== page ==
We San Franciscans tend to gloat about our Winter weather—while the rest of the country is buried in ice and snow, we like to mention the recent picnic enjoyed at the beach or a game of Frisbee in the grassy soccer field overlooking the Bay.
But not lately. Spring is here and we’re all complaining. We’ve had so much rain that small ponds have appeared in the middle of park meadows with their own mini-ecosystems. So much rain that trees have slumped to the ground because the soggy earth can’t hold their roots any longer.
And while the rest of the world waited in anticipation for Saturday night’s Super Moon, we in the Bay Area knew we had little hope of catching a glimpse. Serves us right for gloating.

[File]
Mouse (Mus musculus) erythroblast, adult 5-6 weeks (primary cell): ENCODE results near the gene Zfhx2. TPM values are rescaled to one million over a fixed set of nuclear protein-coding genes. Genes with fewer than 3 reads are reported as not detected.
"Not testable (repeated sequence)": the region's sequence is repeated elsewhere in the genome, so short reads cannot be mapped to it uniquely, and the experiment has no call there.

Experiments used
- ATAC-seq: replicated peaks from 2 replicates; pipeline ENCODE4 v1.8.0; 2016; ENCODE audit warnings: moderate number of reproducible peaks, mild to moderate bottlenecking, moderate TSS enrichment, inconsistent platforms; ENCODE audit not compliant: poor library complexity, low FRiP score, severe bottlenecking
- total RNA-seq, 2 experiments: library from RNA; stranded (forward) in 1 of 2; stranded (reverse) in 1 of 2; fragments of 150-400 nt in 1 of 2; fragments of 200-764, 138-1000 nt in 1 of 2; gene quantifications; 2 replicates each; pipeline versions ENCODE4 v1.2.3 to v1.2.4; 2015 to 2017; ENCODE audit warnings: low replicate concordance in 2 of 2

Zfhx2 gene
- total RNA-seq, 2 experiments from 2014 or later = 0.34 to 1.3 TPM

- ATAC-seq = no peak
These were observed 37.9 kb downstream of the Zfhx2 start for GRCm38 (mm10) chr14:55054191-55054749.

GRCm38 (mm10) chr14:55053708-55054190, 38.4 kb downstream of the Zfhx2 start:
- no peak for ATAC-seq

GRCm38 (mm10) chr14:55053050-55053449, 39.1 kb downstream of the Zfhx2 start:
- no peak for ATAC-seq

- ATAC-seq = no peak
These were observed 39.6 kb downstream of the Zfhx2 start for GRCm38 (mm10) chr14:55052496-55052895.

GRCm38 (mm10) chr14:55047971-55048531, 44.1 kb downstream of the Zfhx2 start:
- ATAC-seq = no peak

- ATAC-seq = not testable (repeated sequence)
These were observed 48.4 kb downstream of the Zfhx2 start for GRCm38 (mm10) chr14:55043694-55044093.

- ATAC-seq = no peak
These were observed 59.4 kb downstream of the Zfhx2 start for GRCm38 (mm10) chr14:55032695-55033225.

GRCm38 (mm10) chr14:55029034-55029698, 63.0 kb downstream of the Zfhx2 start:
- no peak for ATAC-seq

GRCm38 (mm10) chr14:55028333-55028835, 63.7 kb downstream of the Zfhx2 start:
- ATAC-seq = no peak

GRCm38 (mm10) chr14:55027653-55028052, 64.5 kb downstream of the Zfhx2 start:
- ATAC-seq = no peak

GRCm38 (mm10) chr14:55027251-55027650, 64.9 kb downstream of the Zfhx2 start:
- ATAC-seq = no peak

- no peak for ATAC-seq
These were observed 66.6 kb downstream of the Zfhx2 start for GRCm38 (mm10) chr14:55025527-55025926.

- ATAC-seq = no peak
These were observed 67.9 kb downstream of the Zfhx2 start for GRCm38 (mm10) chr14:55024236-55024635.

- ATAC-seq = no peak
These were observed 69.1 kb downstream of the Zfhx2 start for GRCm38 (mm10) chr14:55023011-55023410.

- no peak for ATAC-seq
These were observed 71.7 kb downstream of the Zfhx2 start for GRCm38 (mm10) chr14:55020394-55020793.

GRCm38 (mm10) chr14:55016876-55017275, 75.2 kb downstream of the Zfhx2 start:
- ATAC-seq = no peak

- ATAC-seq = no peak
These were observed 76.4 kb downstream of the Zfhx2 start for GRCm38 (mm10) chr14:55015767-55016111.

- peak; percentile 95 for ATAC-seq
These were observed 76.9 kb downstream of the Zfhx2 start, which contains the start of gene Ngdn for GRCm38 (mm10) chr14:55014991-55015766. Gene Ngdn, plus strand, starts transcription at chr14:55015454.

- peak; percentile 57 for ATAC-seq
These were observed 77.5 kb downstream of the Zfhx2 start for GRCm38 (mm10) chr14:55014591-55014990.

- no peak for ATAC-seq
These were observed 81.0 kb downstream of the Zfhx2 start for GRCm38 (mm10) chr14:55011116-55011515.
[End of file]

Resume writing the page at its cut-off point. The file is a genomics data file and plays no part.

But Friday night, I hadn’t yet heard of the upcoming Super Moon, the March Worm Moon that was predicted to be bigger and brighter than any moon in more than 20 years. So when a break in the weather sent my dog and I out for our midnight walk, I was stunned to look up at the extreme Maxfield Parrish-style sculpted clouds backlit by a moon too bright to look at directly.
I had a sudden urge to write a poem in praise of the too-bright moon in the unreal sky and tuck it in the folds of the paper bark tree alongside our house, the way Lenny hid her poems in Jandy Nelson’s heartbreakingly beautiful, tender and funny The Sky Is Everywhere.
I am learning to take my blessings as they come.